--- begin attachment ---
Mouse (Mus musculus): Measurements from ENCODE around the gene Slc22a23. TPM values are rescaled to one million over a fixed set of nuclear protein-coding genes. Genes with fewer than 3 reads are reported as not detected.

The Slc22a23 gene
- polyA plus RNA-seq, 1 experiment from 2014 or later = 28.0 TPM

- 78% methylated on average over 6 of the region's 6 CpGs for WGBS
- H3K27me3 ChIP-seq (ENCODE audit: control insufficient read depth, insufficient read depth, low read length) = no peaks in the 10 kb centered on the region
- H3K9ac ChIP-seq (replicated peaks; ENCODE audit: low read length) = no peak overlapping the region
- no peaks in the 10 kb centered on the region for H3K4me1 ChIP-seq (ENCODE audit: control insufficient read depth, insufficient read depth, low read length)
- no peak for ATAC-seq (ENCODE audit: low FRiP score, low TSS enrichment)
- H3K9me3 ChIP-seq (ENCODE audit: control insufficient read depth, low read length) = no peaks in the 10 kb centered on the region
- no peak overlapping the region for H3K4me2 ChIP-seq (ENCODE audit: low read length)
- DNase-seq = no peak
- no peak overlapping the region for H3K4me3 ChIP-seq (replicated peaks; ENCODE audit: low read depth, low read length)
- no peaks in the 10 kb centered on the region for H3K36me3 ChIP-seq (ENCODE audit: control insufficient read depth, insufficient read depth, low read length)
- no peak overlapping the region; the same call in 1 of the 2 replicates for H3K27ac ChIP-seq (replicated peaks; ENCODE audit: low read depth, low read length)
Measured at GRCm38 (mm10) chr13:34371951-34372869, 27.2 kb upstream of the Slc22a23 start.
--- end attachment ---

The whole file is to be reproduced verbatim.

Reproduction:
Mouse (Mus musculus): Measurements from ENCODE around the gene Slc22a23. TPM values are rescaled to one million over a fixed set of nuclear protein-coding genes. Genes with fewer than 3 reads are reported as not detected.

The Slc22a23 gene
- polyA plus RNA-seq, 1 experiment from 2014 or later = 28.0 TPM

- 78% methylated on average over 6 of the region's 6 CpGs for WGBS
- H3K27me3 ChIP-seq (ENCODE audit: control insufficient read depth, insufficient read depth, low read length) = no peaks in the 10 kb centered on the region
- H3K9ac ChIP-seq (replicated peaks; ENCODE audit: low read length) = no peak overlapping the region
- no peaks in the 10 kb centered on the region for H3K4me1 ChIP-seq (ENCODE audit: control insufficient read depth, insufficient read depth, low read length)
- no peak for ATAC-seq (ENCODE audit: low FRiP score, low TSS enrichment)
- H3K9me3 ChIP-seq (ENCODE audit: control insufficient read depth, low read length) = no peaks in the 10 kb centered on the region
- no peak overlapping the region for H3K4me2 ChIP-seq (ENCODE audit: low read length)
- DNase-seq = no peak
- no peak overlapping the region for H3K4me3 ChIP-seq (replicated peaks; ENCODE audit: low read depth, low read length)
- no peaks in the 10 kb centered on the region for H3K36me3 ChIP-seq (ENCODE audit: control insufficient read depth, insufficient read depth, low read length)
- no peak overlapping the region; the same call in 1 of the 2 replicates for H3K27ac ChIP-seq (replicated peaks; ENCODE audit: low read depth, low read length)
Measured at GRCm38 (mm10) chr13:34371951-34372869, 27.2 kb upstream of the Slc22a23 start.